What Is A Reverse Mortgage, And How Is It Different From A Typical Mortgage?

Everything you need to know about this appealing retirement ‘paycheck’ If you are 62 years old or older and you own a home, you could be eligible for a reverse mortgage to help you tide over a financial difficulty. A reverse mortgage is a loan that lets you convert the value of your home into available cash while allowing you to continue to live in the house.  In the most basic sense, it is a loan against the value of your property. The most significant difference, as the name suggests, is that with a reverse mortgage, the financial institution or lender pays you. After assessing the value of your home, the lender decides an interest rate for the outstanding amount of the loan. This interest rate can either be a fixed rate for the duration of the credit or one that changes through the loan period. You, as the borrower, also have to pay specific fees associated with the loan along with insurance premiums.  Let’s look at how a borrower can decide how the amount is paid out. 

Lump-sum Payment

Many borrowers prefer to have the full amount paid out to them in a lump sum. This is beneficial if a large payment is due, and the borrower does not have the funds to cover it.

Line Of Credit

Here the borrower is given a limit to which funds up to the amount eligible can be withdrawn.

Term Payment

Under term payment, the borrower can decide on monthly payments for a pre-decided number of years.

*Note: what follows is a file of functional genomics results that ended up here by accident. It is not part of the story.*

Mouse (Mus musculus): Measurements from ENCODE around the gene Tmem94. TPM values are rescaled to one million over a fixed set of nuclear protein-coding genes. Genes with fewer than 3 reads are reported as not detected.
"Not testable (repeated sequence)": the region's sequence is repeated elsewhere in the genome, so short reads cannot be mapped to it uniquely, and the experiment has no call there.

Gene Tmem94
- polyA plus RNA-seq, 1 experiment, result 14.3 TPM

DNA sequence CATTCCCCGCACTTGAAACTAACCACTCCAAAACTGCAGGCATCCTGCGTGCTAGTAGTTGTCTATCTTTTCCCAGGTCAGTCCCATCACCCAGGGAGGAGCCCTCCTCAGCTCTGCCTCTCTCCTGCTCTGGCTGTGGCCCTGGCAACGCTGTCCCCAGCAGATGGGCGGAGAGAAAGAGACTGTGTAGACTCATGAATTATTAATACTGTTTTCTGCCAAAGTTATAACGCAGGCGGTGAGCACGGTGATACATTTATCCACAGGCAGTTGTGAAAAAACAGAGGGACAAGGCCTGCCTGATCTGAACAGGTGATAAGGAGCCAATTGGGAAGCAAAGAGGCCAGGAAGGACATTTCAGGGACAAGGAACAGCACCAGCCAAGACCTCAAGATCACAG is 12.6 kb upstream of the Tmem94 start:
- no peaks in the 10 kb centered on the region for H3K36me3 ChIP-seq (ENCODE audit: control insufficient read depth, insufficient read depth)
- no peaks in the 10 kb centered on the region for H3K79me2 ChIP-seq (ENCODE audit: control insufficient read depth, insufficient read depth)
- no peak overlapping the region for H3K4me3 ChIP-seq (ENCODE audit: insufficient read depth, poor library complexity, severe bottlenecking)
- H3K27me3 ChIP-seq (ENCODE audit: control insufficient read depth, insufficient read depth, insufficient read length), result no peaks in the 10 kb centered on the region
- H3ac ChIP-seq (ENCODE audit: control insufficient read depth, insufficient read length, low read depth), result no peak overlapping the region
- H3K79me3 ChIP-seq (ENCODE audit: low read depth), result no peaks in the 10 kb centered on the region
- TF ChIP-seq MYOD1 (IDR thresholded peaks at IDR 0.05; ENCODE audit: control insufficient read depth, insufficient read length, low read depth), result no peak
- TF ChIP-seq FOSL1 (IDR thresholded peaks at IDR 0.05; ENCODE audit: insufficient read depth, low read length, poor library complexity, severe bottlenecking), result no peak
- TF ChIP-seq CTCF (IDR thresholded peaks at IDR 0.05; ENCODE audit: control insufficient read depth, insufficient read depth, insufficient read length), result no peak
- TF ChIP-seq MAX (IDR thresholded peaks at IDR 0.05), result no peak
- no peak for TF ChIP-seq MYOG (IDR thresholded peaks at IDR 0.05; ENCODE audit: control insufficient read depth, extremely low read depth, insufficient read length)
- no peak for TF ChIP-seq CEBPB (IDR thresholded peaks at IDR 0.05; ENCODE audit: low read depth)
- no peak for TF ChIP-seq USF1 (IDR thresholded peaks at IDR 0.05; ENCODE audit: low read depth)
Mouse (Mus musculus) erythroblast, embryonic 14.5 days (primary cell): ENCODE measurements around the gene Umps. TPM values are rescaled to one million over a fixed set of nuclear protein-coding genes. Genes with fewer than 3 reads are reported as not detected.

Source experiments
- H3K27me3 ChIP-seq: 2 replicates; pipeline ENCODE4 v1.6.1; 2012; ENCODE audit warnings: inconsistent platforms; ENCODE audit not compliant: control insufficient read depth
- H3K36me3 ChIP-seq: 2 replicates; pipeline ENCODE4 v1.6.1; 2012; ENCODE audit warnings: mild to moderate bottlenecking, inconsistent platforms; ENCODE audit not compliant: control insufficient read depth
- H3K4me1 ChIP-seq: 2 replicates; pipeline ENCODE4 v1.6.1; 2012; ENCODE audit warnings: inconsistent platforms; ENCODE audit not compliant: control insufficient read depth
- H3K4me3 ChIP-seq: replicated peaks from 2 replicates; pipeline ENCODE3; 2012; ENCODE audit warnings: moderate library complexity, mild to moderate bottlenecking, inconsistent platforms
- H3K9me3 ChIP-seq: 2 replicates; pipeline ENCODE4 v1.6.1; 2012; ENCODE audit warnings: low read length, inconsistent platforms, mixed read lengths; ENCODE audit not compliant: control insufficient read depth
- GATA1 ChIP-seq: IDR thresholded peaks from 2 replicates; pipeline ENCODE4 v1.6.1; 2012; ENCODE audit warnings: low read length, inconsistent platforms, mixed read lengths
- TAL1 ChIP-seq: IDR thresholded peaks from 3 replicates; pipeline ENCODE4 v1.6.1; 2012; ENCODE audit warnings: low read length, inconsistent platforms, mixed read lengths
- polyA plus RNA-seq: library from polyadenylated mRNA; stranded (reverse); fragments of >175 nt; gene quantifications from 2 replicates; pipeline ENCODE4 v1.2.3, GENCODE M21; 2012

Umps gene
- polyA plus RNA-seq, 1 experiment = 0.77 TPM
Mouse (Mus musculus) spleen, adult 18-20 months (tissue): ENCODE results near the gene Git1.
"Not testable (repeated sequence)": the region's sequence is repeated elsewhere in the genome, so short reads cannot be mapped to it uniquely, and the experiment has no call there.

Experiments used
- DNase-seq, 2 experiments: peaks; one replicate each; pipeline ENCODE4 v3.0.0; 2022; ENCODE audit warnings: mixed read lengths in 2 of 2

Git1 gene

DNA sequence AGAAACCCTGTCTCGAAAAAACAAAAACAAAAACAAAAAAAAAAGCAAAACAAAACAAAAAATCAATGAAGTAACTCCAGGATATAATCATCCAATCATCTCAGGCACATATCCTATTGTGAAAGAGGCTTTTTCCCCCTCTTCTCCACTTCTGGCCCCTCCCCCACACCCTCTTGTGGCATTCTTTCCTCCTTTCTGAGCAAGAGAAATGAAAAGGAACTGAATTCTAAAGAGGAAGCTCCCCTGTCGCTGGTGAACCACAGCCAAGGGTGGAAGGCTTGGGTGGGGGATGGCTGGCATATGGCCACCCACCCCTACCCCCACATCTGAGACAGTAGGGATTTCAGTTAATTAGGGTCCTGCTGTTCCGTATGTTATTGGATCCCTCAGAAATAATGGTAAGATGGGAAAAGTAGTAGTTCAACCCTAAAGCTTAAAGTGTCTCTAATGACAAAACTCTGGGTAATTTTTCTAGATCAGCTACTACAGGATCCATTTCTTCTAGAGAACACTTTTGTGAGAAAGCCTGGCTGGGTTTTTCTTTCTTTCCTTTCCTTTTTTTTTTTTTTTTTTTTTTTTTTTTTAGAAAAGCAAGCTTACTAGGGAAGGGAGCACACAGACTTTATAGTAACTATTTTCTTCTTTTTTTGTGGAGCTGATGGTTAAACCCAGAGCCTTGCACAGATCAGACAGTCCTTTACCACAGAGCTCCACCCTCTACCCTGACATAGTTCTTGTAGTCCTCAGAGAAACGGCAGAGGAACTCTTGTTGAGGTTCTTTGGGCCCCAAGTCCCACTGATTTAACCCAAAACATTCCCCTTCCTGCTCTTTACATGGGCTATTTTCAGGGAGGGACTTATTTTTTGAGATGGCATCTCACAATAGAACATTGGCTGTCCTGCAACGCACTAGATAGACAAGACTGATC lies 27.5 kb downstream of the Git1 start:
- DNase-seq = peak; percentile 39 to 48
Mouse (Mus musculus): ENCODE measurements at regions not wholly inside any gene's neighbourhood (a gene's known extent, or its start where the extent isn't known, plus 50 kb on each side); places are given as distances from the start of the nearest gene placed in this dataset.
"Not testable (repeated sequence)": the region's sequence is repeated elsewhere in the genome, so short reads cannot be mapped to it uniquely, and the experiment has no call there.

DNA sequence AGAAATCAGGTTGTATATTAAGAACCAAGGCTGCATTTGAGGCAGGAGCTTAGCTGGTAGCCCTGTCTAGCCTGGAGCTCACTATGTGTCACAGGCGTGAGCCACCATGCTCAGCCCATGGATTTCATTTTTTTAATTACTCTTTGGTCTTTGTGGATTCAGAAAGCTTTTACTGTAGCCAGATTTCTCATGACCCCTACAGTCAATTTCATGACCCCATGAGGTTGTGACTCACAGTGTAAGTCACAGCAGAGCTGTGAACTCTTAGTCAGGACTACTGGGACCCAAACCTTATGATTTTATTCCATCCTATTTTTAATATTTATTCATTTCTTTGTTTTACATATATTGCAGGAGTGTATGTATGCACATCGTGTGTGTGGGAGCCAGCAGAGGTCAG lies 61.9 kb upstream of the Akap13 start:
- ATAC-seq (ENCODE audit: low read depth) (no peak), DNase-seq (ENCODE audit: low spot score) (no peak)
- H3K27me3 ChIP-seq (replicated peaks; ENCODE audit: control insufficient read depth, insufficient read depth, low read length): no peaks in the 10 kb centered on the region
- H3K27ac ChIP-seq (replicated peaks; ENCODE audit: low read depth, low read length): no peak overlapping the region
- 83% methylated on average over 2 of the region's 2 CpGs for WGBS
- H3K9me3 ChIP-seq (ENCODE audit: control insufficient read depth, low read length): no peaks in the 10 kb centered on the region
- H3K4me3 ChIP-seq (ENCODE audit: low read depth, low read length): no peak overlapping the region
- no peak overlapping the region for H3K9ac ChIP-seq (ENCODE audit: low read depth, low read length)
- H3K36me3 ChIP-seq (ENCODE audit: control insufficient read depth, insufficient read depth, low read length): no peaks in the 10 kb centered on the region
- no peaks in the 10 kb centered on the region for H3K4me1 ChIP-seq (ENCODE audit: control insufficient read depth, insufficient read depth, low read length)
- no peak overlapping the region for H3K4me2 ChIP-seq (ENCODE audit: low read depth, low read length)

Tenure Payment

In a tenure payment, the borrower receives monthly payments until the loan is completed. There is no stipulation on what you can spend this money on. The lenders provide a reverse mortgage based on the equity value of the home and not on the credit score or monthly income of the borrower – a blessing for seniors whose money is tied into their home. This is also great for those who are homeowners but have no other source of income. The interest accrued is payable when the loan is due. There are, however, specific conditions that have to be met so that the loan does not become due.  The borrower has to reside in the home against which the reverse mortgage is taken. If the borrower sells the home, changes residence, shifts to a nursing home or assisted living facility or passes away, the amount due along with interest has to be paid by the borrower or heirs. All insurance premiums should be up to date. If the borrower fails to maintain the home or fails to pay property taxes, it is considered a default and the lender can foreclose the loan and evict anyone residing on the property. Looking at the positives of having cash in hand without having to sell off the home can be great, though it is also essential to keep in mind the dark side of having a reverse mortgage. If a borrower wants to pass on his home to an heir, he must ensure that the loan amount is fully paid up along with interest to avoid foreclosure and repossession by the lender. The borrower must also reside in the home until the loan is settled failing which, the loan becomes due. The downside of having a massive payout of money in a lump sum is that most people tend to spend it before contingencies arrive. Defaulting on a reverse mortgage also leads to defaulting on the loan and borrowers losing their homes. A borrower should keep in mind that the many fees associated with reverse mortgage tend to add up and become expensive when it’s time to settle. While applying for a reverse mortgage could be a benefit to one who has a firm financial plan in mind, a borrower must be aware of all the pros and cons of such a transaction. Keep a keen eye out for reverse mortgage scams that target seniors who are not used to financial dealings.